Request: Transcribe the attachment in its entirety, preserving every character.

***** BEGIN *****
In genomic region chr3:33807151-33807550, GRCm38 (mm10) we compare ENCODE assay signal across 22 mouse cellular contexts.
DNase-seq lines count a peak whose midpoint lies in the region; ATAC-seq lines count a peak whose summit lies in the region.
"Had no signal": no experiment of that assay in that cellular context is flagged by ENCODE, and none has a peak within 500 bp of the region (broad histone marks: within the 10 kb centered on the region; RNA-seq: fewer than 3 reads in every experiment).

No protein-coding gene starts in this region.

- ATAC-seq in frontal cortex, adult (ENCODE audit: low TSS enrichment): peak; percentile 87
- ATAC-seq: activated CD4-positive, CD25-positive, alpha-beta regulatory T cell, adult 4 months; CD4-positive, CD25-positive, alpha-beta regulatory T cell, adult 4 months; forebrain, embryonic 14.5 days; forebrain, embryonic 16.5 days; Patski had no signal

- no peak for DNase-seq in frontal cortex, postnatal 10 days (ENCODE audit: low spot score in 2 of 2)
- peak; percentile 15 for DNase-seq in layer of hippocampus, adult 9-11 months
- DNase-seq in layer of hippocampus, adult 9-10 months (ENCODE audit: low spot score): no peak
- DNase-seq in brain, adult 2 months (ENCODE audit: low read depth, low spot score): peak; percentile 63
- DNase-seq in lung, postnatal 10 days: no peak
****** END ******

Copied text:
In genomic region chr3:33807151-33807550, GRCm38 (mm10) we compare ENCODE assay signal across 22 mouse cellular contexts.
DNase-seq lines count a peak whose midpoint lies in the region; ATAC-seq lines count a peak whose summit lies in the region.
"Had no signal": no experiment of that assay in that cellular context is flagged by ENCODE, and none has a peak within 500 bp of the region (broad histone marks: within the 10 kb centered on the region; RNA-seq: fewer than 3 reads in every experiment).

No protein-coding gene starts in this region.

- ATAC-seq in frontal cortex, adult (ENCODE audit: low TSS enrichment): peak; percentile 87
- ATAC-seq: activated CD4-positive, CD25-positive, alpha-beta regulatory T cell, adult 4 months; CD4-positive, CD25-positive, alpha-beta regulatory T cell, adult 4 months; forebrain, embryonic 14.5 days; forebrain, embryonic 16.5 days; Patski had no signal

- no peak for DNase-seq in frontal cortex, postnatal 10 days (ENCODE audit: low spot score in 2 of 2)
- peak; percentile 15 for DNase-seq in layer of hippocampus, adult 9-11 months
- DNase-seq in layer of hippocampus, adult 9-10 months (ENCODE audit: low spot score): no peak
- DNase-seq in brain, adult 2 months (ENCODE audit: low read depth, low spot score): peak; percentile 63
- DNase-seq in lung, postnatal 10 days: no peak